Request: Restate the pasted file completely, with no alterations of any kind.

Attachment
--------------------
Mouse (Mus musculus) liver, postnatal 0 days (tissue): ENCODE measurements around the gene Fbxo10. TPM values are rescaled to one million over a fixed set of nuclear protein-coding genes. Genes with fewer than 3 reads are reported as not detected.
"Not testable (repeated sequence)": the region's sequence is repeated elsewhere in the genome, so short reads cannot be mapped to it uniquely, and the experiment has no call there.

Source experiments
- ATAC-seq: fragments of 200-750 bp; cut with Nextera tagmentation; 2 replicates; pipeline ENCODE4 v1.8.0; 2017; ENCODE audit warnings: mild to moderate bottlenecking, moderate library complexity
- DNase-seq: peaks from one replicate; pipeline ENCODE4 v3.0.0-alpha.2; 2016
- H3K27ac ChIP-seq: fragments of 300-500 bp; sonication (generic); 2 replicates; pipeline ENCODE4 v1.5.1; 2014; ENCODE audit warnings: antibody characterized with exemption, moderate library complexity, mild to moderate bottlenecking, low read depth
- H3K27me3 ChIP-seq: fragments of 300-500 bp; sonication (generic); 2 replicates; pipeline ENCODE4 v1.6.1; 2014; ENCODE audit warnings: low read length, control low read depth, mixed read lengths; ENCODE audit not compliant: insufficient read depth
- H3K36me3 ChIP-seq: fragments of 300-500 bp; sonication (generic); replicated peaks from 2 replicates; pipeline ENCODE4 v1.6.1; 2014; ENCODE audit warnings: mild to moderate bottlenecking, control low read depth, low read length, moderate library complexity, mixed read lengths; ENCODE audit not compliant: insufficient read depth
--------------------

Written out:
Mouse (Mus musculus) liver, postnatal 0 days (tissue): ENCODE measurements around the gene Fbxo10. TPM values are rescaled to one million over a fixed set of nuclear protein-coding genes. Genes with fewer than 3 reads are reported as not detected.
"Not testable (repeated sequence)": the region's sequence is repeated elsewhere in the genome, so short reads cannot be mapped to it uniquely, and the experiment has no call there.

Source experiments
- ATAC-seq: fragments of 200-750 bp; cut with Nextera tagmentation; 2 replicates; pipeline ENCODE4 v1.8.0; 2017; ENCODE audit warnings: mild to moderate bottlenecking, moderate library complexity
- DNase-seq: peaks from one replicate; pipeline ENCODE4 v3.0.0-alpha.2; 2016
- H3K27ac ChIP-seq: fragments of 300-500 bp; sonication (generic); 2 replicates; pipeline ENCODE4 v1.5.1; 2014; ENCODE audit warnings: antibody characterized with exemption, moderate library complexity, mild to moderate bottlenecking, low read depth
- H3K27me3 ChIP-seq: fragments of 300-500 bp; sonication (generic); 2 replicates; pipeline ENCODE4 v1.6.1; 2014; ENCODE audit warnings: low read length, control low read depth, mixed read lengths; ENCODE audit not compliant: insufficient read depth
- H3K36me3 ChIP-seq: fragments of 300-500 bp; sonication (generic); replicated peaks from 2 replicates; pipeline ENCODE4 v1.6.1; 2014; ENCODE audit warnings: mild to moderate bottlenecking, control low read depth, low read length, moderate library complexity, mixed read lengths; ENCODE audit not compliant: insufficient read depth